However, I do advise monthly feeding if your hoya is a little undernourished. Any fertilizer for indoor plants will do.
Naturally, the majority of Hoya Serpens plants are forest plants. They don’t mind being a little root-bound because they are epiphytic. Therefore, it is not necessary to frequently repot Serpens plants.
Two years is a rough estimate for when it needs to be repotted. The frequency of repotting, however, will depend on the environment and care given to each Serpens plant.
Refreshing their substrate once or twice a year is a simple and growth-effective alternative to yearly repotting. Salts shouldn’t be allowed to build up because doing so could be very harmful.
Unexpectedly, Hoya plants enjoy drying out more than other plants do. As a result, I advise using terracotta pots. These pots are porous, which easily allows extra water to drain from the potting soil and out of the container.
This lovely species’ distinctive and alluring flowers can also be potted in elaborate decorative pots or simply hung from baskets fastened to doors or windows.
The Hoya Serpens plants grow at a fairly rapid rate. They can consequently grow into large, awkward vines. Therefore, occasionally pruning a Serpens plant might be a good idea.
Use a pair of pruning shears or scissors. For a nicer appearance, remove any stems or leaves that appear dead or browned. For the sole purpose of controlling size, you can also cut its vines or leaves.
The stems of the Hoya Serpens plant may also get big and crooked. In this case, you can either wind them around a trellis or simply cut them back to a node. However, avoid removing the peduncle that supports the inflorescence because blooms will emerge from it.
Your plant’s leaves or flowers may turn yellow or brown if they are afflicted by a disease or fungus. You might prune your Serpens plant for a variety of reasons, including this.
Even though you may adore your Hoya serpens plant, it is preferable to remove the sick leaves or flowers rather than allow the infection to spread.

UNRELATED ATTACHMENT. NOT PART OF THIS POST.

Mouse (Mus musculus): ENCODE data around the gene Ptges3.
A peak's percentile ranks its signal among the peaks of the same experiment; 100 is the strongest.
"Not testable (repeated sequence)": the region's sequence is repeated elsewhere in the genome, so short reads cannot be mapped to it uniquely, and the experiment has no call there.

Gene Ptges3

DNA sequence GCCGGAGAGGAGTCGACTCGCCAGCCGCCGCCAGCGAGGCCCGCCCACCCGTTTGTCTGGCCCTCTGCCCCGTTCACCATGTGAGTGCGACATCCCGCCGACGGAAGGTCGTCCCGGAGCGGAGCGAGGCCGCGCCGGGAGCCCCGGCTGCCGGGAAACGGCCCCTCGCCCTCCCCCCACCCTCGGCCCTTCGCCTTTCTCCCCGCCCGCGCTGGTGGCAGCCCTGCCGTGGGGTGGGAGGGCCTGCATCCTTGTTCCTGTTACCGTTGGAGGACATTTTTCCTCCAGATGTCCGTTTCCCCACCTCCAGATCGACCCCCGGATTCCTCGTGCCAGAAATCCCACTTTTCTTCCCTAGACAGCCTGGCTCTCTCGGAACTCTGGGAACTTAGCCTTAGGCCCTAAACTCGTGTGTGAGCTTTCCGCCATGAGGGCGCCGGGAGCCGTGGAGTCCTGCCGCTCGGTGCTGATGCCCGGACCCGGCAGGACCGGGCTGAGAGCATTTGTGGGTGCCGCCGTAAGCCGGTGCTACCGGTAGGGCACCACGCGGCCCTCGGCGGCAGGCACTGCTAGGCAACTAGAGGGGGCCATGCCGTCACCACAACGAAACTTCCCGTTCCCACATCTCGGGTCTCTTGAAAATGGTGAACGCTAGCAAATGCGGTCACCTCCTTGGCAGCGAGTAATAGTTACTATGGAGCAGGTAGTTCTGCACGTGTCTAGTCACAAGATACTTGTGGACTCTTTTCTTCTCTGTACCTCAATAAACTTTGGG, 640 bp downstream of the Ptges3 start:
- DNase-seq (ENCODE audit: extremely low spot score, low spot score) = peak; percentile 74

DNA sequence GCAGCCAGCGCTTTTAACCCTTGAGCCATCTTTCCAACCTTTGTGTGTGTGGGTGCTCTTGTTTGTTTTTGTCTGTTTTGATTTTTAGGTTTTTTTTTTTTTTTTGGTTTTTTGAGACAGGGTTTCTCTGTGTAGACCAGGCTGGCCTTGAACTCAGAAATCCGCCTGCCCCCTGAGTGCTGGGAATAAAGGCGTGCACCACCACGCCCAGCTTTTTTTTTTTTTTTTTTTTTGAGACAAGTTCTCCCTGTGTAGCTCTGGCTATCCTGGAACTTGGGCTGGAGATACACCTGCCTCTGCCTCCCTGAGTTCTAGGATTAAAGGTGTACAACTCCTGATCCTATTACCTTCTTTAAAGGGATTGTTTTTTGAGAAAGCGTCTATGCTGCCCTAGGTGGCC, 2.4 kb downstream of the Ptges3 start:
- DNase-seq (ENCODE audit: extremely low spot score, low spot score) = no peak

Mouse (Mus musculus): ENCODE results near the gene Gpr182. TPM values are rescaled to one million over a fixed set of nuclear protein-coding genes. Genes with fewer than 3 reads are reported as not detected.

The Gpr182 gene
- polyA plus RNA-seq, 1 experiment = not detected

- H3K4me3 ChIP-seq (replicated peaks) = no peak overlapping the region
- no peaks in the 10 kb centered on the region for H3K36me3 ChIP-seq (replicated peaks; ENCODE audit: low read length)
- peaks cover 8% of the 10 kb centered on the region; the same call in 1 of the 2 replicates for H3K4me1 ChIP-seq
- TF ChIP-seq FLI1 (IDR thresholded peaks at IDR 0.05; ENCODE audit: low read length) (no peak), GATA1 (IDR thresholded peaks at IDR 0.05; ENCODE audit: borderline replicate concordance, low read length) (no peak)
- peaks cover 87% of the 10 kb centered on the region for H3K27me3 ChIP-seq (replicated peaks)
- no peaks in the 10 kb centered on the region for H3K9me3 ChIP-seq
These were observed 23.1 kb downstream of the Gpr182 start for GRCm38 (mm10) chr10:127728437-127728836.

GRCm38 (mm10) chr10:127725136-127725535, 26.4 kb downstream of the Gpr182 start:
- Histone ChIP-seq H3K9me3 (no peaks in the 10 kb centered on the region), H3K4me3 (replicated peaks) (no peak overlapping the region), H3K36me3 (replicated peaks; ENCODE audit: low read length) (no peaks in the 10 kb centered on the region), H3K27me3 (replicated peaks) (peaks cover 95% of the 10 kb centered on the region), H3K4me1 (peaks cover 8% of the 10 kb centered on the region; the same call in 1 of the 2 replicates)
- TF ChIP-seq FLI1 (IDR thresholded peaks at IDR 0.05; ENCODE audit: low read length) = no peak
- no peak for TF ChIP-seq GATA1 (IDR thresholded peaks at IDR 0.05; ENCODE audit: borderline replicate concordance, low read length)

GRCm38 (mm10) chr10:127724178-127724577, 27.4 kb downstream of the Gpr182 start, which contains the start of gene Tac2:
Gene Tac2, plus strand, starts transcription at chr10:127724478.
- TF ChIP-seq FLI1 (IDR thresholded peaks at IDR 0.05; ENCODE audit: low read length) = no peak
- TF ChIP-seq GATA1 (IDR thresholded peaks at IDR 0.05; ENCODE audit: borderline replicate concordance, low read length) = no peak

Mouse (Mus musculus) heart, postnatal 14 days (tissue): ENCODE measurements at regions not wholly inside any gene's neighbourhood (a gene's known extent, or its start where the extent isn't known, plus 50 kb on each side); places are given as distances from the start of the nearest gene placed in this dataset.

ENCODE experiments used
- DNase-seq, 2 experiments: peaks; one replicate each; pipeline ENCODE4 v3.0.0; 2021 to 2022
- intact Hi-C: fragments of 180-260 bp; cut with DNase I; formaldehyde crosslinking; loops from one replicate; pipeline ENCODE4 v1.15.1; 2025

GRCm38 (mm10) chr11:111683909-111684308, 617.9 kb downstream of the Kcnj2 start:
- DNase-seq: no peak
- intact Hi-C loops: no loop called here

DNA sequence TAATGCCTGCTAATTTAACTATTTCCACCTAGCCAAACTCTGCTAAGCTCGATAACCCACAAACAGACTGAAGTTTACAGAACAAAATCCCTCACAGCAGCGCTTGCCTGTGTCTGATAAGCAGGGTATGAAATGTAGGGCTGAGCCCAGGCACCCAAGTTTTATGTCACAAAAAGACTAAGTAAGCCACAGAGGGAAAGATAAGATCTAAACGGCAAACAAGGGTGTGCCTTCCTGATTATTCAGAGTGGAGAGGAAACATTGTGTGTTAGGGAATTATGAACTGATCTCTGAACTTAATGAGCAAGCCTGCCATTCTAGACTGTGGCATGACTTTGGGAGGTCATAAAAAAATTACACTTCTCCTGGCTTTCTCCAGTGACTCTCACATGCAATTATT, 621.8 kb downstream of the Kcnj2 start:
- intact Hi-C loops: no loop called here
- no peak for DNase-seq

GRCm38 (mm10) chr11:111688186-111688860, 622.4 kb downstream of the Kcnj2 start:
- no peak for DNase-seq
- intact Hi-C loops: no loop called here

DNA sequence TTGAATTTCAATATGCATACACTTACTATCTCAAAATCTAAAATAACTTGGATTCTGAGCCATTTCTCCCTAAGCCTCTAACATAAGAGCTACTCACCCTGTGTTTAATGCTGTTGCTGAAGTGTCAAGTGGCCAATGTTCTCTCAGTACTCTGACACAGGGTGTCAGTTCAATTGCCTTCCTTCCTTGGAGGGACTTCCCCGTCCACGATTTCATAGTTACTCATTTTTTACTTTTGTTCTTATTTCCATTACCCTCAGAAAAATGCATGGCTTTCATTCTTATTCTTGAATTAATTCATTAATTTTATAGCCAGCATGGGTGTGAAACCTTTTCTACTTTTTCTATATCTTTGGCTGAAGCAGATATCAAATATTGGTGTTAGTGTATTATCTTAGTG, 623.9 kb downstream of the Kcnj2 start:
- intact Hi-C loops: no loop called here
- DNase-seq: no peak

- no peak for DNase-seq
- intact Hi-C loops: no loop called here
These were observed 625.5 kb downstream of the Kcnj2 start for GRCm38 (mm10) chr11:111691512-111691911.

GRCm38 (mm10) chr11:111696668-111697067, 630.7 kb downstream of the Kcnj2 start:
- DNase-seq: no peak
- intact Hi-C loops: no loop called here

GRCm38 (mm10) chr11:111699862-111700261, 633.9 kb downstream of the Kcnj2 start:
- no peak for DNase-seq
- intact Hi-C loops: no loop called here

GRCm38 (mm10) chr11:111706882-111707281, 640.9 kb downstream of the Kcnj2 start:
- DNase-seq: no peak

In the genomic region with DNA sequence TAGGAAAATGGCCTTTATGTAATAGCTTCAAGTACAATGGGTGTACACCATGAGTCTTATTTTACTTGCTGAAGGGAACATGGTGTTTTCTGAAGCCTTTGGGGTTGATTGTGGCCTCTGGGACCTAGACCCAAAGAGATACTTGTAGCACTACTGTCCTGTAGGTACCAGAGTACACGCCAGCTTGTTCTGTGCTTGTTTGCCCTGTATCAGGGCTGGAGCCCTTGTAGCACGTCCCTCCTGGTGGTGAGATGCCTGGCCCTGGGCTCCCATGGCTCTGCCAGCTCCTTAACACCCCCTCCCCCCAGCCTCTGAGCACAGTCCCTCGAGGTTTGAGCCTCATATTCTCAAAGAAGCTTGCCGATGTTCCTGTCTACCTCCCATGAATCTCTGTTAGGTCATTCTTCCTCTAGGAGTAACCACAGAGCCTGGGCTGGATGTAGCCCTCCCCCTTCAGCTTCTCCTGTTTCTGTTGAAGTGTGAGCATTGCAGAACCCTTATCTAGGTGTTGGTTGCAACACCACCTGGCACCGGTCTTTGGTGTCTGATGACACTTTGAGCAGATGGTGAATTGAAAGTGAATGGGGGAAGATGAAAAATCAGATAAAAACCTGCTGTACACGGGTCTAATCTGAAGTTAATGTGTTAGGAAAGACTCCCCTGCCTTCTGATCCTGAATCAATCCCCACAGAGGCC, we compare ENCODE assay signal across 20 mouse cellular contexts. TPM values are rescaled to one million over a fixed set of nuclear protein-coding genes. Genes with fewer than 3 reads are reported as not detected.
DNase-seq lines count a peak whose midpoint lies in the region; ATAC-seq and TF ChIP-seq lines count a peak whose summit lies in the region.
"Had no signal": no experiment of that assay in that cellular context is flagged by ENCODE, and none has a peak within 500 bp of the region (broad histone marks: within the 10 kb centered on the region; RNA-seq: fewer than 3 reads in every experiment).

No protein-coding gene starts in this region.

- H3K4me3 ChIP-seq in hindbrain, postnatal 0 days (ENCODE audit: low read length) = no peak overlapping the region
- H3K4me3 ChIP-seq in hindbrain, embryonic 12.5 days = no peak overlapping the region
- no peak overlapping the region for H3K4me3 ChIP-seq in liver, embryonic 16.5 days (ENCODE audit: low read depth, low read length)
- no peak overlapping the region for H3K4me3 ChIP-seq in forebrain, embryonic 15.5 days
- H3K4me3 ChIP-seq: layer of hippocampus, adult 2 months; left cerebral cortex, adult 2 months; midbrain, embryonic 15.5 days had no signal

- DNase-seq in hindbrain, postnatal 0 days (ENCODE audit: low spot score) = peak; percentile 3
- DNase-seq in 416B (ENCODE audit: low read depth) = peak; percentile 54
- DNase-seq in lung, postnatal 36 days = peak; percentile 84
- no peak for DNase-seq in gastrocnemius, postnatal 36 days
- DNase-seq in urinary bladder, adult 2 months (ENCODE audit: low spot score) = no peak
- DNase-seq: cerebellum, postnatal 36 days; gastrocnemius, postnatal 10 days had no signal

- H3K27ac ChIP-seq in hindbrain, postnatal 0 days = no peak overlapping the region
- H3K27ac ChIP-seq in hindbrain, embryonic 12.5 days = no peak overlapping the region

To prevent the spread of infection, make sure to sterilize gardening tools like pruning shears before using them.
A Hoya Serpens plant can be multiplied easily. It is best to propagate it in the spring and summer growing seasons. A few gardening tools, pre-made potting soil, root-hormone powder, and water are needed. Make sure your gardening equipment is sanitized and germ-free to keep things sterile. If necessary, put on protective clothing.
The Method of Cutting Stems
You can follow the steps listed below for a step-by-step tutorial on how to propagate Hoya serpens using stem cuttings:
- Put some organic, well-draining potting mix in a pot or container. Vermiculite, perlite, or sand can all be used.
- This potting mix needs to be moistened but not saturated with water. Now use your fingers to set it.
- Take a healthy stem with at least two or three leaves from the Serpens plant. 4 to 5 inches should be the length of your cut (10-13 cm).
- Next, take the lower stem’s leaves off.
- To encourage root growth, dip the cut stem into liquid or powdered rooting hormone.
- Put this stem cutting into the potting soil now, and use your hands to compact the soil around it. When necessary, add some water.
- Make sure the potting soil is not touched by any leaves.
- Put this pot or container in direct, bright sunlight, and water it frequently. Avoid overwatering to prevent the soil from becoming soggy and rotting the stem.
In roughly three to six weeks, the roots should start to form.
The Hoya Serpens is most well-known for its stunning and unique flowers. Its flowers are typically hairy, light green or lime green in color, and have a white corona. Its beauty is enhanced by the pink that is present in the middle of them.
The flowers of the Serpens plant have a light sweet scent. The aroma is stronger when a large number of flowers are open, though. Moreover, they make some nectar. The flowers typically last for a week or so.